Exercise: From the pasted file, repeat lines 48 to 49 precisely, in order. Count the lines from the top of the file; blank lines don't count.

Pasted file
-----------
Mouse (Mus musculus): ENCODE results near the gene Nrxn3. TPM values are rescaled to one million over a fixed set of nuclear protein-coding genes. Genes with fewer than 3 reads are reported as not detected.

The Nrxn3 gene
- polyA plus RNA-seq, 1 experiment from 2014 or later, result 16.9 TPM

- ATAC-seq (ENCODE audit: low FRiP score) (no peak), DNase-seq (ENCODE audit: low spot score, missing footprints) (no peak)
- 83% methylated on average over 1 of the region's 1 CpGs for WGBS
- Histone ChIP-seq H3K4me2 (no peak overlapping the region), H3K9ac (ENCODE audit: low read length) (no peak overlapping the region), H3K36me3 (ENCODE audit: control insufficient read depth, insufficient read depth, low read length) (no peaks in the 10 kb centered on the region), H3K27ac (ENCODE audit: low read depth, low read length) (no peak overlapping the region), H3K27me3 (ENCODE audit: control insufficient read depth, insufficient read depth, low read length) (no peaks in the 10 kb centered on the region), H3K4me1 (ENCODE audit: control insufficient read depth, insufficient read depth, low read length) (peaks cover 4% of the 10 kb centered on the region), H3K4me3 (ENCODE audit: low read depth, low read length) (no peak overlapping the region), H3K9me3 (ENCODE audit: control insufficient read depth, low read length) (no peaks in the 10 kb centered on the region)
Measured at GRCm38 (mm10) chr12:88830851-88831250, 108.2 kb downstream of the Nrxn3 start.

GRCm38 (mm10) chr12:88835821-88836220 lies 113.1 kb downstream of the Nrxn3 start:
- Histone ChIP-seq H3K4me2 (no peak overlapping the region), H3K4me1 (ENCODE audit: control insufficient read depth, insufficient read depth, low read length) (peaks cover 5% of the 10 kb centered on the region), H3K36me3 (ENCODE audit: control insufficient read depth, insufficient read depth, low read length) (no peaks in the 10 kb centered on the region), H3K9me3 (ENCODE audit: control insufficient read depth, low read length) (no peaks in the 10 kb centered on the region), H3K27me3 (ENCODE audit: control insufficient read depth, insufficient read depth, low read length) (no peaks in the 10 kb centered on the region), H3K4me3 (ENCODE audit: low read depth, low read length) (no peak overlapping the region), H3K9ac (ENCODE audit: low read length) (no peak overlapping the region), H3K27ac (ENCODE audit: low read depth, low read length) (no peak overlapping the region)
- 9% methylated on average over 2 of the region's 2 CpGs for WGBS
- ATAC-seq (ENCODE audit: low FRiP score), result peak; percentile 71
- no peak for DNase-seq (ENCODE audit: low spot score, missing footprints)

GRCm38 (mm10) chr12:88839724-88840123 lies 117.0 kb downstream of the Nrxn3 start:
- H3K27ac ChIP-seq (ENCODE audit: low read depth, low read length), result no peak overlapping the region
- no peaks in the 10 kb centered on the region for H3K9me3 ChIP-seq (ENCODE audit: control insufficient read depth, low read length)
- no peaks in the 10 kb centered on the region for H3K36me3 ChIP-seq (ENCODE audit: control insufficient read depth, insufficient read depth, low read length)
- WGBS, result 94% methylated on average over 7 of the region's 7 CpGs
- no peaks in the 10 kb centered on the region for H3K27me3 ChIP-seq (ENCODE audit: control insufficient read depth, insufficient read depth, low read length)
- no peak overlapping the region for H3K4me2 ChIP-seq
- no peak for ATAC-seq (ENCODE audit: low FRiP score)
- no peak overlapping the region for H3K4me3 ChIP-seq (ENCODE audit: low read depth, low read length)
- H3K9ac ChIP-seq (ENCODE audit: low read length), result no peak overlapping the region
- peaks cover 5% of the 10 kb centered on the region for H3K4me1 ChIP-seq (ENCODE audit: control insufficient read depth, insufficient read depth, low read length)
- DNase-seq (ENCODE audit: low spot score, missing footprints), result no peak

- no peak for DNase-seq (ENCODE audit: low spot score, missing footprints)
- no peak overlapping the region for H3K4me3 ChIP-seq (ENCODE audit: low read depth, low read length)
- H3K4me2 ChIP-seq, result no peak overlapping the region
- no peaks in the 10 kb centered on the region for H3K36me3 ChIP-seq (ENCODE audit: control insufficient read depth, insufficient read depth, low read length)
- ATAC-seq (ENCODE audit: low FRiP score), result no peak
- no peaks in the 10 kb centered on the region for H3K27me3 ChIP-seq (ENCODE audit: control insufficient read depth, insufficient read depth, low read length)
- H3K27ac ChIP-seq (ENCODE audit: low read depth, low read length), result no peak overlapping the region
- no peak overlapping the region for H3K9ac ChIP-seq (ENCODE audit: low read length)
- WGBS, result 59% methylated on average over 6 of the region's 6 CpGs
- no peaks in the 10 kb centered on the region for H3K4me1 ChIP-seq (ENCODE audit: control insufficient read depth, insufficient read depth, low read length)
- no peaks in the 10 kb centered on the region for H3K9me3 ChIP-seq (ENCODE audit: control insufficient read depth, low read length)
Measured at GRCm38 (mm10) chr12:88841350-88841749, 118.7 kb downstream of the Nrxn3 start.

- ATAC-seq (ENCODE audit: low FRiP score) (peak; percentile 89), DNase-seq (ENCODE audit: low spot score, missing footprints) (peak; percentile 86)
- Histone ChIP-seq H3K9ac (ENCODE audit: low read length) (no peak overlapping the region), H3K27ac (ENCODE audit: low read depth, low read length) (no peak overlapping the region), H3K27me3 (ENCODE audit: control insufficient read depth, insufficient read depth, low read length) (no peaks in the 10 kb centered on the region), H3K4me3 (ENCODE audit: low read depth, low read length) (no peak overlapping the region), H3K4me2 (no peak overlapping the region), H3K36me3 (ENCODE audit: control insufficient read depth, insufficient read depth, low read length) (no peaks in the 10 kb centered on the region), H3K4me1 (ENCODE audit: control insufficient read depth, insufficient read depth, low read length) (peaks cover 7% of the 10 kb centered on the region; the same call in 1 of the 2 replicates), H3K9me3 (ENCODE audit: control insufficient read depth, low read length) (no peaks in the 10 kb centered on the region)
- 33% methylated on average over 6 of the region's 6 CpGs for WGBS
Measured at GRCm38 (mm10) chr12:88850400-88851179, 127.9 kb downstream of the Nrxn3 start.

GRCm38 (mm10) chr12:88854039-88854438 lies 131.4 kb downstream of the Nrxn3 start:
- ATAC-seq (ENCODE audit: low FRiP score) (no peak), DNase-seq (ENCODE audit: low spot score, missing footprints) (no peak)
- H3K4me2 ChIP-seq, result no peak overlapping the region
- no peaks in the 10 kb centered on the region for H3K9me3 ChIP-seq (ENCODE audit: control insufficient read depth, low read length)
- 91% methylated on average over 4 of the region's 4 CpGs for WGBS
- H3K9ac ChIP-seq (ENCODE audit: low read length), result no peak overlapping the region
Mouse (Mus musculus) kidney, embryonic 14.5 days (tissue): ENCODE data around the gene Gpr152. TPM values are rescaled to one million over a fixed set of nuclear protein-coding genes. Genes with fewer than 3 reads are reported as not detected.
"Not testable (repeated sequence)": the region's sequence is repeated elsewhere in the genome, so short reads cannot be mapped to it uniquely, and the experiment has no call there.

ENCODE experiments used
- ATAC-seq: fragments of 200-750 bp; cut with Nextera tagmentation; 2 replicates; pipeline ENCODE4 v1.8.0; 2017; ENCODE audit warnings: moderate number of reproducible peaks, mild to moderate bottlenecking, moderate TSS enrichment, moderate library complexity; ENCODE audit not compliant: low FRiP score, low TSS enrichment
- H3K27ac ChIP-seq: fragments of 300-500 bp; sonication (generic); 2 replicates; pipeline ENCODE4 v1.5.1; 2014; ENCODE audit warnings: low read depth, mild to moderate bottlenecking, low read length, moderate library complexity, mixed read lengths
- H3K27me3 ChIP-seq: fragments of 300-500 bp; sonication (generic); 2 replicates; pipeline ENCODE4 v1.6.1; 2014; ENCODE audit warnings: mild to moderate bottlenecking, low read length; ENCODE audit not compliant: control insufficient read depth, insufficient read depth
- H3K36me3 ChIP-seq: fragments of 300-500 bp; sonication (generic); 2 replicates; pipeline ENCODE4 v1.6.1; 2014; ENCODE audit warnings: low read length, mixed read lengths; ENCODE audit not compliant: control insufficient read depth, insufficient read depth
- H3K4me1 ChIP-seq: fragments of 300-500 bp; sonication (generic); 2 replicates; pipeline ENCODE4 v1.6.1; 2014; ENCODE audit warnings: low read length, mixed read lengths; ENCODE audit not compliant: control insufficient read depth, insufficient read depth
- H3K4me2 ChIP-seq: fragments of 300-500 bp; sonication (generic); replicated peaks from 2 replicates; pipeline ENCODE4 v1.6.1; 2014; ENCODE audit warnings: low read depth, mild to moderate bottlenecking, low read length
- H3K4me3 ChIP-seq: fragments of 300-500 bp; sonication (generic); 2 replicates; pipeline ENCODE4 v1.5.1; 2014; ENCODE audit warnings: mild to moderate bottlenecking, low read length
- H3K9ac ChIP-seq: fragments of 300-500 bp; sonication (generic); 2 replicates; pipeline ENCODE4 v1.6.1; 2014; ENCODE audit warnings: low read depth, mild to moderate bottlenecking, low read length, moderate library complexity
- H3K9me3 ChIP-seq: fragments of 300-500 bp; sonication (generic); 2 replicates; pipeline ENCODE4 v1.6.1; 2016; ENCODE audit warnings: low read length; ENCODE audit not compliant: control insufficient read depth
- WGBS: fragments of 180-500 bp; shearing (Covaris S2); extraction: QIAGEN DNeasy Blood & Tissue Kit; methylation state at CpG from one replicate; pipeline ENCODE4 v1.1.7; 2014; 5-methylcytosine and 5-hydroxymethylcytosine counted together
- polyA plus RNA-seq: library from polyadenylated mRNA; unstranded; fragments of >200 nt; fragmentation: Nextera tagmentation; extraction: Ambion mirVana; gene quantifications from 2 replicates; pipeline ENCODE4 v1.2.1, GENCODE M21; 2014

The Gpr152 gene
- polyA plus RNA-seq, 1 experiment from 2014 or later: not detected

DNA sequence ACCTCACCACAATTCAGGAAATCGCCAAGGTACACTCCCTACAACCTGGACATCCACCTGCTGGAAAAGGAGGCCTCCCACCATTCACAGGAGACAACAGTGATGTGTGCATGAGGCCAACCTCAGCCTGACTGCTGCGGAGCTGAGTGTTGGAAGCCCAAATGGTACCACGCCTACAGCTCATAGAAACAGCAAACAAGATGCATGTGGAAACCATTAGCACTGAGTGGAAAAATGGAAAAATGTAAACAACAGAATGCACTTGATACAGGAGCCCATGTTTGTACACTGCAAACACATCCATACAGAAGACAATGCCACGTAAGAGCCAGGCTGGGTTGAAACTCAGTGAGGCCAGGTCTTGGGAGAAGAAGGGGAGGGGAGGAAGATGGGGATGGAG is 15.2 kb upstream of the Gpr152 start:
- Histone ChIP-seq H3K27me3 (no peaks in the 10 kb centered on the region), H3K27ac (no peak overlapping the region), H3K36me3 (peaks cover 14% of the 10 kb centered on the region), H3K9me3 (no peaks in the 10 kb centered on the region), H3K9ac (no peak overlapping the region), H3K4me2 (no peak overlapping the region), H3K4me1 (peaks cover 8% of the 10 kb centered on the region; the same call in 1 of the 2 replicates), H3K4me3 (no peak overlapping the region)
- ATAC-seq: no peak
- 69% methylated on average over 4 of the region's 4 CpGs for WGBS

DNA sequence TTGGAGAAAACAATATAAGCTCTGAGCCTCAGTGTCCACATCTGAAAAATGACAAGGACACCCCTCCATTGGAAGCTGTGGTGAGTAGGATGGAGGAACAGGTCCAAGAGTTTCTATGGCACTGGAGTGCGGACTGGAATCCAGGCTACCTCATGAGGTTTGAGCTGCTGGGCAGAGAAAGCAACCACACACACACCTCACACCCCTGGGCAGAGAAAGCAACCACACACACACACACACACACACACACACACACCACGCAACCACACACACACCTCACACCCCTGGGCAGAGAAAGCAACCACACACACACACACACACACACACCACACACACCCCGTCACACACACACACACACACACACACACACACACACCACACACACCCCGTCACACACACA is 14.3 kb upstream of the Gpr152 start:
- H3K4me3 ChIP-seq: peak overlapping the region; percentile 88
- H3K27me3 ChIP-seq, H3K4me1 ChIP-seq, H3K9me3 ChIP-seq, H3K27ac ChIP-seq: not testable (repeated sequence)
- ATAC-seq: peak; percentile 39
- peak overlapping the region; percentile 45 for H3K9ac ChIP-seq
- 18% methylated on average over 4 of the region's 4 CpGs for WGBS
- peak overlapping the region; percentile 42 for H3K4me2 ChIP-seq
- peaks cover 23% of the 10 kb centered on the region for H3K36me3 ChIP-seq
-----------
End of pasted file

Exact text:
"Not testable (repeated sequence)": the region's sequence is repeated elsewhere in the genome, so short reads cannot be mapped to it uniquely, and the experiment has no call there.

ENCODE experiments used